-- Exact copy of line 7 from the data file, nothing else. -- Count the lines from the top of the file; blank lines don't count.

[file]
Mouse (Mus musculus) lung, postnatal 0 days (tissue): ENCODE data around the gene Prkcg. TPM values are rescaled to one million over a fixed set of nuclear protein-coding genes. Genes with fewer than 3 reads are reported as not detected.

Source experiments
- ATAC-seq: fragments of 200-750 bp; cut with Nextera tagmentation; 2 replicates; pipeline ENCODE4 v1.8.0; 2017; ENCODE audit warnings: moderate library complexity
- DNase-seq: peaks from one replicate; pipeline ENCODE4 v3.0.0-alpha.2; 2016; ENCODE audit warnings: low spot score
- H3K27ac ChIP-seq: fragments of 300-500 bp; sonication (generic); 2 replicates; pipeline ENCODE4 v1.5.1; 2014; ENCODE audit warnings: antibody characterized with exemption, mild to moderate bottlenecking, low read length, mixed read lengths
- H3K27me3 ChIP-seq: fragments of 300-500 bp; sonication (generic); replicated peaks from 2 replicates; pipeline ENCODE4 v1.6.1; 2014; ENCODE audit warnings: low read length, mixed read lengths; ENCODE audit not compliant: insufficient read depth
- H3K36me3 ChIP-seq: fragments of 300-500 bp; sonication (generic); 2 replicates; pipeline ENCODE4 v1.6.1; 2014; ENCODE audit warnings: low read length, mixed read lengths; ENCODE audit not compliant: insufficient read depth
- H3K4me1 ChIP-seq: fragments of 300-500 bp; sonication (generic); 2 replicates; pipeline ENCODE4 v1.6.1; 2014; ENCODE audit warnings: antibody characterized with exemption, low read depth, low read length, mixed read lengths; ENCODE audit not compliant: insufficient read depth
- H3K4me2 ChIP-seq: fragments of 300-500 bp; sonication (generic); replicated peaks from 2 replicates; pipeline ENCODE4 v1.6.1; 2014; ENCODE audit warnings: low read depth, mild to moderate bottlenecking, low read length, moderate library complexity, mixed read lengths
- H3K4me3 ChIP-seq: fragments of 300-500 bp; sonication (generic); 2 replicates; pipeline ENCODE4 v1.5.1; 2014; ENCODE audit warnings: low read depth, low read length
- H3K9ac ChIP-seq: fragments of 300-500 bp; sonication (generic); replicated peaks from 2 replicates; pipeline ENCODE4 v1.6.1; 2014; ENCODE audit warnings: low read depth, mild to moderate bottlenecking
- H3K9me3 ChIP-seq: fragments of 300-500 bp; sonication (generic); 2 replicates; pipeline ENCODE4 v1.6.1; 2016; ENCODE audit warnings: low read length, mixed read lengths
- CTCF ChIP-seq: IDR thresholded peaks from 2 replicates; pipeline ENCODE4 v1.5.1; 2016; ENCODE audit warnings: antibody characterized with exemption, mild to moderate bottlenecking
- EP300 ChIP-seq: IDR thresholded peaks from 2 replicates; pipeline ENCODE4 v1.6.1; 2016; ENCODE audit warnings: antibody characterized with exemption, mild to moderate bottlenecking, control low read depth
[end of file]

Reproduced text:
- H3K36me3 ChIP-seq: fragments of 300-500 bp; sonication (generic); 2 replicates; pipeline ENCODE4 v1.6.1; 2014; ENCODE audit warnings: low read length, mixed read lengths; ENCODE audit not compliant: insufficient read depth